We look to the Internet for news, socializing, shopping, research and more. From HTML code to instant messaging, we'll break down what's really going on whenever you log on, send an e-mail, visit a popular Web site or post to a blog.
Those little pics that people use to represent their feelings or avoid misunderstandings have been around since the 1990s but have been picking up steam in the 21st century. Why's that?
The undersea cables that transmit the internet across the world are largely unprotected from terrorist or military attack.
The idea behind net neutrality is for people to be able to access the same websites and services equally. Does that no longer hold true for U.S. residents?
To paraphrase John Oliver, "net" and "neutrality" are two spectacularly boring words. But here's the annoying truth: You should care about net neutrality. Learn why.
The very future of the internet will be decided by a five-person panel from the Federal Communications Commission.
And those satellites could provide you with crazy fast internet service.
More than half of people who post comments on news articles haven't read the articles. Is the point of online article to inform, or to provide a forum for discussion?
Trying to get verified on Twitter? It's way more random than you think.
Because that always works out so well.
Do we portray a consistent self across different social media platforms? A new study examines the faces we share.
New research out of the Netherlands suggests a way to rethink how we get the data we need from the internet and other networks to our devices — at super-fast speeds.
Google's CAPTCHA will use browsing habits to predict your humanity, only relying on the irritating jumble of letters for suspicious, potential bots.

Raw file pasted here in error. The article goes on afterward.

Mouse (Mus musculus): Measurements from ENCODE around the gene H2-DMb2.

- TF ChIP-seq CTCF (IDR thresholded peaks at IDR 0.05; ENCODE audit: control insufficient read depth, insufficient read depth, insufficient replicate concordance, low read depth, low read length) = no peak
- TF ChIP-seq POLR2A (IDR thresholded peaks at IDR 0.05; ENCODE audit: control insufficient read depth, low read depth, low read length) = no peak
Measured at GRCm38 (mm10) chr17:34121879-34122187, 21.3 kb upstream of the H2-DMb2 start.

President Trump is an avid tweeter, and not always the best speller (remember unpresidented?). Can he delete his tweets or are they now public property?
Your college professors probably told you not to use Wikipedia for papers. But they might have been wrong.
A recent cyberattack targeted the heating systems of two apartment buildings in Finland and left residents temporarily without heat. Thanks, internet of things.
Friday's widespread Internet outages hit companies such as Twitter and Spotify hard. Are any systems safe from distributed denial-of-service attacks like these?
Bummed out by the Internet and how much more fun everyone else seems to be having? Seeking out better times offline may ease your FOMO.
The caustic tone of the 2016 presidential race is powerfully affecting ordinary social media users. Will that destroy a lot of social media relationships?
News organizations have been dropping their commenting sections for years, and NPR has recently joined them. But not everyone thinks ditching comments is the way to go.
Google AdWords aren't just for selling products.
Looking for love online? Then stop tooting your own horn so much. Oh, and one other thing.
There's a lot of live-streaming going on lately. As a result, courts may soon be busy defining when it's appropriate to record or broadcast video.
With scores of WiFi networks in place, is wading through an invisible ocean of JPGs, MP3s and more making you sick? BrainStuff leads you through the issue.
The social media giant activated its Safety Check feature for the first time in the U.S. on Sunday after the Orlando attack. Here's the scoop on how it works.
In an odd twist, retweeting could be negatively affecting your memory of the content, and causing comprehension declines even after your Twitter session is over.